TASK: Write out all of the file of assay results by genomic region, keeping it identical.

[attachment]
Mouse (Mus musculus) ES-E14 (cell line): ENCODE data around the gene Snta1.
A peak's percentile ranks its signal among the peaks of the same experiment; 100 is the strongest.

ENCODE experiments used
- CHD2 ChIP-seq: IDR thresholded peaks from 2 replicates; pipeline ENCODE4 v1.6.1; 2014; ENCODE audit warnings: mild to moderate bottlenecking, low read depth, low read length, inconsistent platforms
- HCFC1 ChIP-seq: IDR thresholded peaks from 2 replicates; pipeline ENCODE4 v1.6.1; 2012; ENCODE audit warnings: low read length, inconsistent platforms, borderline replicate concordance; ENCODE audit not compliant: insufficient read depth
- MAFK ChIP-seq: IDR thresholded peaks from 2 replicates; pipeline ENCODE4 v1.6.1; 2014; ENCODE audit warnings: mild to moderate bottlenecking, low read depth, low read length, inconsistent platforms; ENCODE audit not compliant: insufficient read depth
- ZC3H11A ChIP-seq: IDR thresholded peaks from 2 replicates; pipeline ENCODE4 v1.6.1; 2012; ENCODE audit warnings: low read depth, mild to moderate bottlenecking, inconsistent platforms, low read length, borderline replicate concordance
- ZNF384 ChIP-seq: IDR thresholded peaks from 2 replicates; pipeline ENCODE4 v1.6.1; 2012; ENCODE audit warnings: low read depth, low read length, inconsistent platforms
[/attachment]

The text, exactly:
Mouse (Mus musculus) ES-E14 (cell line): ENCODE data around the gene Snta1.
A peak's percentile ranks its signal among the peaks of the same experiment; 100 is the strongest.

ENCODE experiments used
- CHD2 ChIP-seq: IDR thresholded peaks from 2 replicates; pipeline ENCODE4 v1.6.1; 2014; ENCODE audit warnings: mild to moderate bottlenecking, low read depth, low read length, inconsistent platforms
- HCFC1 ChIP-seq: IDR thresholded peaks from 2 replicates; pipeline ENCODE4 v1.6.1; 2012; ENCODE audit warnings: low read length, inconsistent platforms, borderline replicate concordance; ENCODE audit not compliant: insufficient read depth
- MAFK ChIP-seq: IDR thresholded peaks from 2 replicates; pipeline ENCODE4 v1.6.1; 2014; ENCODE audit warnings: mild to moderate bottlenecking, low read depth, low read length, inconsistent platforms; ENCODE audit not compliant: insufficient read depth
- ZC3H11A ChIP-seq: IDR thresholded peaks from 2 replicates; pipeline ENCODE4 v1.6.1; 2012; ENCODE audit warnings: low read depth, mild to moderate bottlenecking, inconsistent platforms, low read length, borderline replicate concordance
- ZNF384 ChIP-seq: IDR thresholded peaks from 2 replicates; pipeline ENCODE4 v1.6.1; 2012; ENCODE audit warnings: low read depth, low read length, inconsistent platforms